Ascetic Parade / Beat Noir - Split Extended Play [7-inch] (Cover Artwork)
Staff Review

Ascetic Parade / Beat Noir

Ascetic Parade / Beat Noir: Split Extended Play [7-inch]

Split Extended Play [7-inch] (2011)

self-released


3.5
A split release between Ascetic Parade and Beat Noir makes sense. Both groups have released material through donation-based online label Death to False Hope Records, and both know how to write a catchy punk rock song. This split 7-inch marks the first vinyl release for both bands, and the first phys...

A split release between Ascetic Parade and Beat Noir makes sense. Both groups have released material through donation-based online label Death to False Hope Records, and both know how to write a catchy punk rock song. This split 7-inch marks the first vinyl release for both bands, and the first physical release for Beat Noir altogether. It is also the finest work either band has done to date.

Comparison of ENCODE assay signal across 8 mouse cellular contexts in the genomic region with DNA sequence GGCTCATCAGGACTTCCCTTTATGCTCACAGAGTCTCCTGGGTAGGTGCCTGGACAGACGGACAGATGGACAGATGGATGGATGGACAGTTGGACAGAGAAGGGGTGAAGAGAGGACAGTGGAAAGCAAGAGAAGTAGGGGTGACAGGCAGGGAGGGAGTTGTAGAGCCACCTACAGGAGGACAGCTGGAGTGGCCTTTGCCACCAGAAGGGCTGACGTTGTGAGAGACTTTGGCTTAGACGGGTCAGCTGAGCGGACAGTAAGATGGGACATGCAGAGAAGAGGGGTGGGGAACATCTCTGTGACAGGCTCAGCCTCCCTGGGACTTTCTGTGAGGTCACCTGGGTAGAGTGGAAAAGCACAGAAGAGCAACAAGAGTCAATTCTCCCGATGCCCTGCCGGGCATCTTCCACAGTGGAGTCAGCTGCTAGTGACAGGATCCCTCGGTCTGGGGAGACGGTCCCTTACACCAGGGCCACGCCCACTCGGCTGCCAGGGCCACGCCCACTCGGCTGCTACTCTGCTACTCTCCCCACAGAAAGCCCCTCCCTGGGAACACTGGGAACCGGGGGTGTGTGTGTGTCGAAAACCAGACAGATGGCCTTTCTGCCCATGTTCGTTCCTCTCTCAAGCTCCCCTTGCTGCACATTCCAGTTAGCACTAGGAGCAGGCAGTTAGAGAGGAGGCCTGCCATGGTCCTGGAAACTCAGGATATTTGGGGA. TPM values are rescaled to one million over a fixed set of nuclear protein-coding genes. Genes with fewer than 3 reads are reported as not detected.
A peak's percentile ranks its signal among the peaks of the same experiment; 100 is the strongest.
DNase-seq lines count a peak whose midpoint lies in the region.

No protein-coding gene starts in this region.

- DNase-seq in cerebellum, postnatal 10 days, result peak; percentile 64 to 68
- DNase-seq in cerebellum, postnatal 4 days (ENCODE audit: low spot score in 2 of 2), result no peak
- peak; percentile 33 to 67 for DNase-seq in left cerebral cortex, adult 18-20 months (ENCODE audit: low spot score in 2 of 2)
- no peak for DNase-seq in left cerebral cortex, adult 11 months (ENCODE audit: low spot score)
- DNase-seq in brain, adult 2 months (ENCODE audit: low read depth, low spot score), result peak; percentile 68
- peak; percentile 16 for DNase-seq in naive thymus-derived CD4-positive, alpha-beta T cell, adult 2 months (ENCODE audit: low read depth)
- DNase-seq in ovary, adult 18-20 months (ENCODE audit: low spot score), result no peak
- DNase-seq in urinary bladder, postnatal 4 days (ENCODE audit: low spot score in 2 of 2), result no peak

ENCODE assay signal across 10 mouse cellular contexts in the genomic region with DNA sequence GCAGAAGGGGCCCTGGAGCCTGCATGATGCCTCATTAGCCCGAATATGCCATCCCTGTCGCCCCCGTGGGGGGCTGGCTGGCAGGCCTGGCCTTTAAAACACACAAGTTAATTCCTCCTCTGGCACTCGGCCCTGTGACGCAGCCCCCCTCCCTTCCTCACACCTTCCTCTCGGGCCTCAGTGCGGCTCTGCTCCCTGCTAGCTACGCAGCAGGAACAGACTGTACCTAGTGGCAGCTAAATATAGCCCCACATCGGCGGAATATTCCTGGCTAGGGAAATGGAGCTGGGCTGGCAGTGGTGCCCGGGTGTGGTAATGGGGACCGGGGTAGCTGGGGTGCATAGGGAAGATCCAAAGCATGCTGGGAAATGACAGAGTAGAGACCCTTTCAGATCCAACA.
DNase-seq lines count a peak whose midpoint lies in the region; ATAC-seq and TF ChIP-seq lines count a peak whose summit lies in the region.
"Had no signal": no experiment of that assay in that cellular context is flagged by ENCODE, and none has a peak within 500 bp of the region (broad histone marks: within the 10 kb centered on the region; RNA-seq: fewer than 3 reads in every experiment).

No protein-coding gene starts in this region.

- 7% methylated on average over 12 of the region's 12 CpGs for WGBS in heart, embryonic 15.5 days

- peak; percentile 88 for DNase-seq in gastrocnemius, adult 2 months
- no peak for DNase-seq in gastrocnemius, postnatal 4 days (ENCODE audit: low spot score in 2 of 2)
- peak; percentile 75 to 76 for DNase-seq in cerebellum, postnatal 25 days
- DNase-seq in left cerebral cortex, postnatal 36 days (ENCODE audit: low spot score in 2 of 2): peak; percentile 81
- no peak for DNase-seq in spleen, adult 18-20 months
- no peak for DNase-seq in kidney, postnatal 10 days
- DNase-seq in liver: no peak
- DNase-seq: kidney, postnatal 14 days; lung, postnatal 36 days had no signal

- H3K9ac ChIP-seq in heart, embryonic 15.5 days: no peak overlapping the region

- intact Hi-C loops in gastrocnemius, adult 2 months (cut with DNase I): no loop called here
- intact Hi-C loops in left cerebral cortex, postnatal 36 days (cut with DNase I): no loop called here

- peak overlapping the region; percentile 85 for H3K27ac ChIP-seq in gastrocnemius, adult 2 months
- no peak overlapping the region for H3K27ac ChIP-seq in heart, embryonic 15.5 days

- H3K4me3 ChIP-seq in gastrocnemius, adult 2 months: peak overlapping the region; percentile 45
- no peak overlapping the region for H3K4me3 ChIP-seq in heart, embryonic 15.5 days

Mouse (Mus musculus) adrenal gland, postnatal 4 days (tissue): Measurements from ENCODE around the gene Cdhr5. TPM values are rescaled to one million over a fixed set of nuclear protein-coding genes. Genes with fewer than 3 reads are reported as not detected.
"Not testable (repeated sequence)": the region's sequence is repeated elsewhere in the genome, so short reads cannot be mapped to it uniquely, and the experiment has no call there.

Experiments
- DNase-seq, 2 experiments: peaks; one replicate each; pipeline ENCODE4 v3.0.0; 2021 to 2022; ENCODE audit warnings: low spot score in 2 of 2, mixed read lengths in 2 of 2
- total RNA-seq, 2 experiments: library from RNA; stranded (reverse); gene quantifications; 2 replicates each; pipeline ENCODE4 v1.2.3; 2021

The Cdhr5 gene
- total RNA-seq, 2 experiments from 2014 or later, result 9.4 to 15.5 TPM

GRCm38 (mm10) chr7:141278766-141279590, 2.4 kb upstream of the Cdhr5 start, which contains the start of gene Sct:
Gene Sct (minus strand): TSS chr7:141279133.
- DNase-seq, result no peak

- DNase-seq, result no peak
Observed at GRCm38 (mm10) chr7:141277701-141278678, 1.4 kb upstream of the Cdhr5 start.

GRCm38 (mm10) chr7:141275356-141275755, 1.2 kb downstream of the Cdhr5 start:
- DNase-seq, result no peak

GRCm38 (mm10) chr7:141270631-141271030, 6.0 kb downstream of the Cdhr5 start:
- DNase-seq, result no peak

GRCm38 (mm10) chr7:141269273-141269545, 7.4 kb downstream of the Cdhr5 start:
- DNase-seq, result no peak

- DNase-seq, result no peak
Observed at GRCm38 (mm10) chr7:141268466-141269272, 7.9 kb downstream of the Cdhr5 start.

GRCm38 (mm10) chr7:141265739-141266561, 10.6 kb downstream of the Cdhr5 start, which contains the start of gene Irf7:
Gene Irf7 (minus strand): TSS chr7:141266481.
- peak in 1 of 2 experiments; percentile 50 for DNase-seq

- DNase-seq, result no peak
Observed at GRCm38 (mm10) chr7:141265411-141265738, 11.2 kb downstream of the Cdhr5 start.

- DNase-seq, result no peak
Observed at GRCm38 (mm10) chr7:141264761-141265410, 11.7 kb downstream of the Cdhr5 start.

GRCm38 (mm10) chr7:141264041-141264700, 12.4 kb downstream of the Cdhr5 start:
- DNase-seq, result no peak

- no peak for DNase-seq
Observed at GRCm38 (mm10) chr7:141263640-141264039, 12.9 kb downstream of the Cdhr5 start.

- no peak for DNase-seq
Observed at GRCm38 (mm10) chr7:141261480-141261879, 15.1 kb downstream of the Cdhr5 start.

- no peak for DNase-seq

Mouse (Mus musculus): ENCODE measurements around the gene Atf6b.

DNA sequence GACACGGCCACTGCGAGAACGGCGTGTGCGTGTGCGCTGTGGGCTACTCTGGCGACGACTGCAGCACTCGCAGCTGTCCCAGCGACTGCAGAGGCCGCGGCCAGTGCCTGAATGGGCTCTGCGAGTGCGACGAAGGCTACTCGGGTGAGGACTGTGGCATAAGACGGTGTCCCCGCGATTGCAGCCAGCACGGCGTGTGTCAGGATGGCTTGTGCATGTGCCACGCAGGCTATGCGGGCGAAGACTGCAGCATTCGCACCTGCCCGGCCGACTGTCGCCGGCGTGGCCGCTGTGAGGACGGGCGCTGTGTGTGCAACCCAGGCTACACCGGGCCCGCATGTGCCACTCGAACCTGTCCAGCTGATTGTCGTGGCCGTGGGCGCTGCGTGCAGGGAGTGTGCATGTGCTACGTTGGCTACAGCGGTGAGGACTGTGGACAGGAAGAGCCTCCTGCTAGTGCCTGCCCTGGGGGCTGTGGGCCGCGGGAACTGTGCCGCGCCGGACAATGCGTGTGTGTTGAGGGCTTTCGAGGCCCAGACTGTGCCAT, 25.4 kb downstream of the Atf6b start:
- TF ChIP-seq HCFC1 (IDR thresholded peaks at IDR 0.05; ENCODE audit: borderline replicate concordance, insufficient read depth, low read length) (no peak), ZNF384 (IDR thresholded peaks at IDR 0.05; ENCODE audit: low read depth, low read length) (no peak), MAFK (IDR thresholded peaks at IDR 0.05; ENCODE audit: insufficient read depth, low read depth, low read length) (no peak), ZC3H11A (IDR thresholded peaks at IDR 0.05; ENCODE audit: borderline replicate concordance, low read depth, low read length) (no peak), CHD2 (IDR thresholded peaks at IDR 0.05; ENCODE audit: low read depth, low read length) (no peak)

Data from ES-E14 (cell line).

Durham, NC's Ascetic Parade are up first, and showcase a heavily '90s alt-rock-influenced sound that recalls Superchunk at their most punk. "Suburban Decay" has the honor of being the catchiest song the band has penned yet. Its "No, I don't miss those rainy days" chorus feels like something Ted Leo and the Pharmacists might have written in the Tyranny of Distance days. At a brisk one minute and 50 seconds, it feels a little too short. The chorus is good enough to warrant another go-around. "Magical" isn't quite at the same level, but it's an enjoyable tune, nonetheless.

Canadian youngsters Beat Noir take a more straightforward punk rock approach. Their two tracks show a huge improvement in almost every aspect from their debut Bay Street Superstars EP. "Mine" is a mid-tempo punk song about not getting out of bed...I think. Screaming and feedback segues between their two tracks into the best one they've written yet, "Yours". Its dual-shouted vocals call to mind No Division-era Hot Water Music, or perhaps early Against Me! (think "Walking Is Still Honest").

Ascetic Parade and Beat Noir are both extremely promising young groups that have improved with every release thus far. With more time spent playing together they could develop into forces to be reckoned with. They might not have completely found their respective sounds yet, but they're getting there. In the meantime, this is an enjoyable little split that's definitely worth a listen or two.